args[i] = charIn;
       i += 1;
    }
    if ((args[0] == 'o') && (args[1] == 'n')) {
      digitalWrite(LED, HIGH);
      Serial.print("on  ");
    }
    else if ((args[0] == 'o') && (args[1] == 'f')) {
      digitalWrite(LED, LOW);
      Serial.print("off ");
    }
    delay(10);
    Serial.flush();
  }
  else if (nextByte() == 125) { // header byte pot command
    int val = analogRead(0);
    if (val < 10) {
      Serial.print(val);
      Serial.print("   ");
    }
    else if (val < 100) {
      Serial.print(val);
      Serial.print("  ");
    }
    else if (val < 1000) {
      Serial.print(val);
      Serial.print(" ");
    }
    else {
      Serial.print(val);
    }
  }
  delay(10);
  //if(Serial.available() > 0) {
    Serial.flush();
  //}
}

byte nextByte() {
    while(1) {
      if(Serial.available() > 0) {
          byte b =  Serial.read();
	  return b;
       }
    }
}

Yeah, not the cleanest code but hopefully you get the idea. I am not releasing a whole lot of detail on how to use this because I figure If you are using it, then you already know enough about python and Arduino to get by. I have created this to allow for support for firmata but have yet to implement it and probably never will until/if people beg. To run, first get pyserial and irclib.py. Upload the sketch to your arduino and run:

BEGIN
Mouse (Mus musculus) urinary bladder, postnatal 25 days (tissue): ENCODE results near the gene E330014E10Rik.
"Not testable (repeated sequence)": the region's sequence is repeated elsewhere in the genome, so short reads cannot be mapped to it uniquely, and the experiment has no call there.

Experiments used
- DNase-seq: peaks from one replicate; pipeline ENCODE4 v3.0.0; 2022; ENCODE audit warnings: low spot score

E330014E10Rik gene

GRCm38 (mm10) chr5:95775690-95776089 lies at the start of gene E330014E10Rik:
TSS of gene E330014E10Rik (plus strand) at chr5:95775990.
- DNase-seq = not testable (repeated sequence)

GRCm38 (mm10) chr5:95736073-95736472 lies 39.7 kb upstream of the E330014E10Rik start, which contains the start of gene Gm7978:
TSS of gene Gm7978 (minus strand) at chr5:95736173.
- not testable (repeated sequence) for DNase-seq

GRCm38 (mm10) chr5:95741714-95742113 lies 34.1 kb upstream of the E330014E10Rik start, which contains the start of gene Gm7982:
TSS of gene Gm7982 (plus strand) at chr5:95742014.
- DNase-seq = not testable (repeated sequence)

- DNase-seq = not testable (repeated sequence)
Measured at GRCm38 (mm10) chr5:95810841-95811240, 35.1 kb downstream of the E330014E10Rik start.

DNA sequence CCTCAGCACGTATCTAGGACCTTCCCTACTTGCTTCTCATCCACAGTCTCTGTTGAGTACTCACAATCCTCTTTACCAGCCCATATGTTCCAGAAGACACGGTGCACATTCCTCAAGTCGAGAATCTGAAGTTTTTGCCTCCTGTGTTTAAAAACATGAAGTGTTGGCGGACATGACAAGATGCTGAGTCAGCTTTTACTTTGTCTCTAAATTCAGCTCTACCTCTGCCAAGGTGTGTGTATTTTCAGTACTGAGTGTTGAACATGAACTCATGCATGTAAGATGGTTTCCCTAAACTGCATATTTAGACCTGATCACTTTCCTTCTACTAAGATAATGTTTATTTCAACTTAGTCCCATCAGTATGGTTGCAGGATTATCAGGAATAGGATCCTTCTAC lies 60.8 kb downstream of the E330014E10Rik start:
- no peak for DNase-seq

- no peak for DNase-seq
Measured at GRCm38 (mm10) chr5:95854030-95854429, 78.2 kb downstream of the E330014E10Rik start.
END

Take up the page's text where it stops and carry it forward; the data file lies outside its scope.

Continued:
python Main.py

8 comments ↓

#1 Dennis Finegan on 05.06.09 at 7:33 pm

Nice job. I recently purchased a bunch of ATmega hardware on ebay from Sure Electronics (try them, great stuff, good prices, fast shipment) and will have to get going on getting them hooked-up. I started using a TRS-80 back in the stone age. All the neat hardware and the internet wasn’t available back then.
Keep up the good work.

#2 benjamin on 05.06.09 at 8:35 pm

Thanks for the tip! They have some cool stuff. I definitely want some of these : http://tinyurl.com/d9fjng

#3 echoskope on 09.05.09 at 8:48 pm

Wow this is exactly what I have been looking for! Except I need an IRC bot to sit in a chan and wait for commands to have the arduino move 2 servos for a pan/tilt webcam that i built! Thanks for such good info, will deff be coming back checking for more stuff!

#4 benjamin on 09.30.09 at 8:29 am

@echoskope, let me know if you need help getting your project going.

#5 Alexander on 01.31.10 at 10:23 am

This is very useful, I am currently trying to read from the Arduino but I struggling with the limited documentation of the pyserial module. I pretty new to Python so this is quite a struggle. Thanks for posting, this will help a lot! Cheers

#6 benjamin on 01.31.10 at 2:05 pm

@Alexander

Yeah the pyserial module is a little under-documented, but remember that you can open up a python terminal and do something like :

>>> import serial
>>> dir(serial.Serial)

dir will show you all available members and functions.

Then you can get documentation on a specific function like this:

>>> serial.Serial.readline.__doc__
“read a line which is terminated with end-of-line (eol) character\n (‘\n’ by default) or until timeout”

python is self documenting to an extent. Check out the builtin functions: http://docs.python.org/library/functions.html

I would say you can get by with just knowing how to use read() and write() well. Look here :

http://blog.datasingularity.com/?p=49

One more thing, if you are new to python i would suggest reading ‘Dive into Python’, it is free and great:

http://diveintopython.org/

#7 René Weiß Abythe on 02.01.10 at 5:55 pm

This is awesome.

#8 azkrak on 02.18.12 at 4:47 am

Two years after the last post but i have to say it too: “This is f***ing awesome” ;)